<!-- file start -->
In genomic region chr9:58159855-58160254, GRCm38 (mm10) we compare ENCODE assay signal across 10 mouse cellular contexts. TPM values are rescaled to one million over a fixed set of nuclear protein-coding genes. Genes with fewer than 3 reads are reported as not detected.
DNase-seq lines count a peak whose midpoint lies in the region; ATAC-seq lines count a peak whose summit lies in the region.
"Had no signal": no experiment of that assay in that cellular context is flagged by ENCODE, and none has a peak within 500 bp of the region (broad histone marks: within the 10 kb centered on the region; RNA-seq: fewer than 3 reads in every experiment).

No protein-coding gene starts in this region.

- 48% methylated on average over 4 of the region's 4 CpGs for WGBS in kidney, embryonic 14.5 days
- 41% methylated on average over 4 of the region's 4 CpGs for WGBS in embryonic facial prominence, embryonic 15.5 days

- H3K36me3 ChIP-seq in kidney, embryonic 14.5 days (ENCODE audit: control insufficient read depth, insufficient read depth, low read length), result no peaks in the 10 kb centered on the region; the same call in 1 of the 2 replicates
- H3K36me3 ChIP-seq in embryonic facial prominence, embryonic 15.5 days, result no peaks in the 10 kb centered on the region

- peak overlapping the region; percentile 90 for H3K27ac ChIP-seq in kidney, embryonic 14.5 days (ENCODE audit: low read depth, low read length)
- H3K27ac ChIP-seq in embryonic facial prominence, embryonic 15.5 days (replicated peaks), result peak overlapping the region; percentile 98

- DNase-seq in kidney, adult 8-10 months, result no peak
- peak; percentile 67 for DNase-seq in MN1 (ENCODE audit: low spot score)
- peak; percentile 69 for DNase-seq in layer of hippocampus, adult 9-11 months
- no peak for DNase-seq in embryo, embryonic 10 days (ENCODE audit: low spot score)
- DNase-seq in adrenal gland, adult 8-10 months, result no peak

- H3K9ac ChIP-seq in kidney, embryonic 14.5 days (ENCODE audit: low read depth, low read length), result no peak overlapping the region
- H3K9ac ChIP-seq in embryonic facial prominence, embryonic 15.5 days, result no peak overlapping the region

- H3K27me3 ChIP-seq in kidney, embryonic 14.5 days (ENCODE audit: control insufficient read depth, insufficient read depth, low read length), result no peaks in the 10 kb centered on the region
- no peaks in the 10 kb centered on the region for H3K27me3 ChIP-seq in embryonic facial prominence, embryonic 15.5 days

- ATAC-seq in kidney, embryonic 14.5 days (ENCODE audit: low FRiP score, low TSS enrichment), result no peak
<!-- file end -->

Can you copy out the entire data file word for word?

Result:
In genomic region chr9:58159855-58160254, GRCm38 (mm10) we compare ENCODE assay signal across 10 mouse cellular contexts. TPM values are rescaled to one million over a fixed set of nuclear protein-coding genes. Genes with fewer than 3 reads are reported as not detected.
DNase-seq lines count a peak whose midpoint lies in the region; ATAC-seq lines count a peak whose summit lies in the region.
"Had no signal": no experiment of that assay in that cellular context is flagged by ENCODE, and none has a peak within 500 bp of the region (broad histone marks: within the 10 kb centered on the region; RNA-seq: fewer than 3 reads in every experiment).

No protein-coding gene starts in this region.

- 48% methylated on average over 4 of the region's 4 CpGs for WGBS in kidney, embryonic 14.5 days
- 41% methylated on average over 4 of the region's 4 CpGs for WGBS in embryonic facial prominence, embryonic 15.5 days

- H3K36me3 ChIP-seq in kidney, embryonic 14.5 days (ENCODE audit: control insufficient read depth, insufficient read depth, low read length), result no peaks in the 10 kb centered on the region; the same call in 1 of the 2 replicates
- H3K36me3 ChIP-seq in embryonic facial prominence, embryonic 15.5 days, result no peaks in the 10 kb centered on the region

- peak overlapping the region; percentile 90 for H3K27ac ChIP-seq in kidney, embryonic 14.5 days (ENCODE audit: low read depth, low read length)
- H3K27ac ChIP-seq in embryonic facial prominence, embryonic 15.5 days (replicated peaks), result peak overlapping the region; percentile 98

- DNase-seq in kidney, adult 8-10 months, result no peak
- peak; percentile 67 for DNase-seq in MN1 (ENCODE audit: low spot score)
- peak; percentile 69 for DNase-seq in layer of hippocampus, adult 9-11 months
- no peak for DNase-seq in embryo, embryonic 10 days (ENCODE audit: low spot score)
- DNase-seq in adrenal gland, adult 8-10 months, result no peak

- H3K9ac ChIP-seq in kidney, embryonic 14.5 days (ENCODE audit: low read depth, low read length), result no peak overlapping the region
- H3K9ac ChIP-seq in embryonic facial prominence, embryonic 15.5 days, result no peak overlapping the region

- H3K27me3 ChIP-seq in kidney, embryonic 14.5 days (ENCODE audit: control insufficient read depth, insufficient read depth, low read length), result no peaks in the 10 kb centered on the region
- no peaks in the 10 kb centered on the region for H3K27me3 ChIP-seq in embryonic facial prominence, embryonic 15.5 days

- ATAC-seq in kidney, embryonic 14.5 days (ENCODE audit: low FRiP score, low TSS enrichment), result no peak